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NBA Western Conference Semifinals Preview: Spurs vs. Warriors

Law Murray |
May 6, 2013 | 11:25 a.m. PDT

Staff Writer

Steph Curry didn't make the 2013 All-Star team, but lighting up Tony Parker's team will ensure that he isn't forgotten next year (Heel Sports/Creative Commons).
Steph Curry didn't make the 2013 All-Star team, but lighting up Tony Parker's team will ensure that he isn't forgotten next year (Heel Sports/Creative Commons).
The 2013 playoffs are ready for a second round, and in the Western Conference, the second-seeded San Antonio Spurs will host the sixth seed Golden State Warriors for the right to go to the Western Conference Finals.

The Spurs, Southwest Division champs with a 58-24 regular season record, are coming off of an unceremonious sweep of the seventh-seeded Los Angeles Lakers, scoring at least 91 points in all four games while holding the Lakers to no more than 91 points in all four. The Warriors finished the regular season at 45-37 and earned their first playoff berth since 2007. While the Warriors have only been to the playoffs seven times since 1977, they have pulled off five first round upsets in that span, with their fifth coming this year in six games over the third-seeded Denver Nuggets.

The Warriors and Spurs split their four regular season meetings this year, with the home team winning each time. Power forward Tim Duncan historically has owned the Warriors in his career at home, as the last Warriors win in San Antonio was way back in February 1997. That was the last year the Spurs missed the playoffs, and Duncan was the number one pick by the Spurs the following draft. The only time the Spurs and Warriors met in the playoffs, however, the Run-TMC era Warriors knocked off the David Robinson-led Spurs 3-1 in a first round upset.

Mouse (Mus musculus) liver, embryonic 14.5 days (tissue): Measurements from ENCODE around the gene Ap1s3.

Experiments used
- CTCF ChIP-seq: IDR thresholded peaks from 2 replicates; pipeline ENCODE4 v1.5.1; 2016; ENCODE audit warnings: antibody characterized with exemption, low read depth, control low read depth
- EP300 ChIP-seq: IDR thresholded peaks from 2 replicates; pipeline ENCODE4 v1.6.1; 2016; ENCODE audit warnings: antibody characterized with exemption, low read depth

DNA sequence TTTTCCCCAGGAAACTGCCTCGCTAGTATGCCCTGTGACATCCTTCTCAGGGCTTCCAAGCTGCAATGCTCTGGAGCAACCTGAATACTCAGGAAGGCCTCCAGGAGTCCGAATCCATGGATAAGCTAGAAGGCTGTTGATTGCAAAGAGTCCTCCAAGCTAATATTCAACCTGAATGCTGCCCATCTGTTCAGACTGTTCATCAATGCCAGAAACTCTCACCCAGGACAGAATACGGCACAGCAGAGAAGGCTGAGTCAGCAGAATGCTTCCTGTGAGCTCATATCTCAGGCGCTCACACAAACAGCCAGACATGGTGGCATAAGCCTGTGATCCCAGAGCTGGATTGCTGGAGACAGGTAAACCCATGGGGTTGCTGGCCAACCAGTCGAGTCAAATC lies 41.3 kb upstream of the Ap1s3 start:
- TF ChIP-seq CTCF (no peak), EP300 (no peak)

The Spurs have been eliminated by five different teams since their last championship in 2007 (Lakers, Mavericks, Suns, Grizzlies, Thunder), so there will be no false pretenses headed into this one. Likewise for the Warriors, as they haven't advanced to the Conference Finals since the Spurs entered the NBA in 1976.

Warriors' Offense vs. Spurs' Defense

Perimeter: Warriors point guard Stephen Curry was snubbed from the All-Star Game, partly because of players like Spurs All-Star point guard Tony Parker. It will be harder to keep Curry out of the game next year, especially if he continues to shoot and make plays against Parker as he did against the Nuggets' Ty Lawson. Curry gets some relief on the perimeter from shooting guard Jarrett Jack and small forward Klay Thompson. Throw in convenient stretch four Harrison Barnes, who is playing power forward in place of All-Star David Lee, and you have four of the Warriors' top shot takers combining to throw up more than 22 threes a game. Advantage: Warriors

Paint: Now, with the Warriors shooting so many threes, that doesn't leave a lot of touches for players such as center Andrew Bogut and power forward Carl Landry. Not that they should get many more, as Duncan is perhaps the finest interior defender in the league. Lee figures to be limited at best with a torn hip flexor, while the Spurs wait on center Tiago Splitter (ankle) and power forward Boris Diaw (back). The Spurs had to deal with Lakers bigs Pau Gasol and Dwight Howard in round one; they catch a break in round two. Advantage: Spurs